Investing

Mental health: time to invest in quality

The theme of this year’s World Mental Health Day, on Oct 10, is increased investment in mental health. Why invest, and why now? The answer is simple. At the best of times, good mental health is needed for a society to thrive. During a pandemic, good mental health is more important than ever. Without a focus on mental health, any response to COVID-19 will be deficient, reducing individual and societal resilience, and impeding social, economic, and cultural recovery.

2020 has been a difficult year for mental health. The threat of infection, repeated lockdowns, social isolation, and economic uncertainty have created widespread fear and anxiety. A Rapid Review published in The Lancet showed the negative psychological effects of enforced quarantines. Many people who previously thought themselves unaffected by mental health issues have discovered that they, too, are vulnerable. Those with pre-existing mental health conditions have often found their difficulties increased. The precise neurological and psychiatric consequences of infection, meanwhile, remain unknown but demand careful monitoring. What investment is needed from governments and non-governmental organisations to mitigate the mental health impact of COVID-19 and, more importantly, to improve mental health globally?
In 2018, the Lancet Commission on Global Mental Health and Sustainable Development identified mental health as an essential component of universal health coverage and provided recommendations to improve mental health—eg, to involve a broader range of stakeholders in planning and delivering mental health services, most importantly those who have lived experience of mental health disorders. Their voices need to be not only heard but welcomed into the development of new systems of service delivery.

Regrettably, despite commitment from world leaders to include mental health care in universal health coverage as part of the Sustainable Development Goals in 2015, this pledge was not translated into reality. Universal health coverage would provide a lifeline for those trapped in the vicious cycle of economic hardship and poor mental health, where poverty is both a contributing factor to mental health problems and a barrier to accessing services that might help. Investment needs to increase in quantity and in terms of quality. For example, great strides have been made in the delivery of telepsychiatry over the past 10 months; individuals who receive these services must be instrumental in their future use and development. This involvement will ensure that telepsychiatry is used in an intelligent, targeted manner that provides appropriate support, rather than being a cost-saving, one-size-fits-all measure that risks exacerbating health inequalities or inadvertently reinforcing social isolation.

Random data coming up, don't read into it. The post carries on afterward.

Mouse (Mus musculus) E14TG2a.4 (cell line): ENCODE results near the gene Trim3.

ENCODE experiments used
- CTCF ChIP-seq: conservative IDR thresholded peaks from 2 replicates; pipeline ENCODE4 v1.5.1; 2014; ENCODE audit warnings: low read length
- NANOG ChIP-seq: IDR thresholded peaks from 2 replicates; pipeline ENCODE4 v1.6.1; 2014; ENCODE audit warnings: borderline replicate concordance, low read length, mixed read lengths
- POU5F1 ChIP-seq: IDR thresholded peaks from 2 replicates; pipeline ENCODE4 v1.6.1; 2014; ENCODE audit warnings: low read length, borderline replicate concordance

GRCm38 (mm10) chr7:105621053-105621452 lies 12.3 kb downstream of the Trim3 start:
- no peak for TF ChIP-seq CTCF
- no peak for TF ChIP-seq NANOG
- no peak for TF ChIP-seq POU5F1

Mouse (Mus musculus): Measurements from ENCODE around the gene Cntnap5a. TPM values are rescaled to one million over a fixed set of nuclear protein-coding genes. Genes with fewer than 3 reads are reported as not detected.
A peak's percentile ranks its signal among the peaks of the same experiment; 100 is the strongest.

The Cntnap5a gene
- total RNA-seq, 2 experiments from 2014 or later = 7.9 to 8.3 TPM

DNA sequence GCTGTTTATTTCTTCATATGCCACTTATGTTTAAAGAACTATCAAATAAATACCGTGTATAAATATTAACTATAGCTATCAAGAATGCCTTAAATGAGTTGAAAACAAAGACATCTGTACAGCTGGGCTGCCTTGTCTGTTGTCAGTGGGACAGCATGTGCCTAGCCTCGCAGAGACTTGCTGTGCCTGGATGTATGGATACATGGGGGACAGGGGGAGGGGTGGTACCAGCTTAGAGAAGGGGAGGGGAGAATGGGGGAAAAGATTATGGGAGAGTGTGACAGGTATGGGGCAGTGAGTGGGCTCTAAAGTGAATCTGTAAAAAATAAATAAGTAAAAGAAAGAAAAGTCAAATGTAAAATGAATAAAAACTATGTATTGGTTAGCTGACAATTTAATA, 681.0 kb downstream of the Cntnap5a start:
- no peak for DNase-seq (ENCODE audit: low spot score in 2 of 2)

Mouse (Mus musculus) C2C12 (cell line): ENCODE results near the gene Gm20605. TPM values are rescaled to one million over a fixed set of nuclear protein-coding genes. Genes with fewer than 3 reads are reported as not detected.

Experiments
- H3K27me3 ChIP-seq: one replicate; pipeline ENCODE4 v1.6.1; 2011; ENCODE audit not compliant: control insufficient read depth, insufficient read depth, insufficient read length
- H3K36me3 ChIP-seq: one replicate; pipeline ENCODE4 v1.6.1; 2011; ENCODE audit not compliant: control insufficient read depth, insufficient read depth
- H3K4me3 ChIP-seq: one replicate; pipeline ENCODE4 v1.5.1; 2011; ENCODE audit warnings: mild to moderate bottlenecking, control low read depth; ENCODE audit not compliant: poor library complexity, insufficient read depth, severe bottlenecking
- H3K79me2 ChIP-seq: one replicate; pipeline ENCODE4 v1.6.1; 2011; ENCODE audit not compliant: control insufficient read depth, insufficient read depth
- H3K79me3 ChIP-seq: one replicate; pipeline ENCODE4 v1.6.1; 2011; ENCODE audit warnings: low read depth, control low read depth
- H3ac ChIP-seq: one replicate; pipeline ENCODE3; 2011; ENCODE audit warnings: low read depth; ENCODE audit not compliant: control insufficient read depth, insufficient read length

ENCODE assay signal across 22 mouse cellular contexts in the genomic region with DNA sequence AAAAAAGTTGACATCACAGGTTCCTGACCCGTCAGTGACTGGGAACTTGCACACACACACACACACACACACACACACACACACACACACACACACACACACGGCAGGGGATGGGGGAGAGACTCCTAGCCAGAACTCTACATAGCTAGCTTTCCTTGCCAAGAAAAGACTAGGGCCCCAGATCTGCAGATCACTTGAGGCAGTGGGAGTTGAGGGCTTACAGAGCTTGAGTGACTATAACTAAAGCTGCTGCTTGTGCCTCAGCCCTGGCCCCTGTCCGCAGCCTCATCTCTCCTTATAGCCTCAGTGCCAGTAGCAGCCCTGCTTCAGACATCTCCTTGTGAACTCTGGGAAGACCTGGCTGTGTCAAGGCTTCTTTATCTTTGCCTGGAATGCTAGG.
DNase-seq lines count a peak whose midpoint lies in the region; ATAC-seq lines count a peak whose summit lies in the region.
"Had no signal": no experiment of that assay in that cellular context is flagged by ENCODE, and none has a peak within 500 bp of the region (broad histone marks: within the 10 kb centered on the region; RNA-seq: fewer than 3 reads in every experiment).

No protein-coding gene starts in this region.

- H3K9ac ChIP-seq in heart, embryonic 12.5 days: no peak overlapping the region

According to a WHO survey, people with pre-existing severe and enduring mental health conditions have been most affected by COVID-19-related disruptions of mental health-care systems. Other vulnerable groups include children and adolescents, many of whom have been impacted by school closures, stretched health systems, restricted access to nutritious food, breakdown in family relationships, neglect, and abuse. Older adults are also vulnerable. Many with pre-existing health conditions are terrified and lonely, afraid of infection, dying, and losing family members while physically distanced from loved ones and peers. Finally there are health-care workers themselves, who also face a greater risk of infection, stigmatisation, and stressful workloads, with the attendant psychological repercussions. Investment in mental health is also about investment in health-care workers.

The economic argument for investment in mental health services is clear and has been made many times, but there is also an ethical imperative for investment, both to redress historic wrongs done to vulnerable communities and to right current inequities. On a global scale, this strategy involves the empowerment of individuals and communities, the admission that high-income countries have much to learn from the innovations of low-income and middle-income settings, and the recognition of the central role of mental health in global health security now and in the future. Investment must be about more than just money if mental health services are to be made fit to address the challenges of the COVID-19 and post-COVID-19 era and to become resilient against future public health crises. There must be an investment of thought, time, and a commitment to change.

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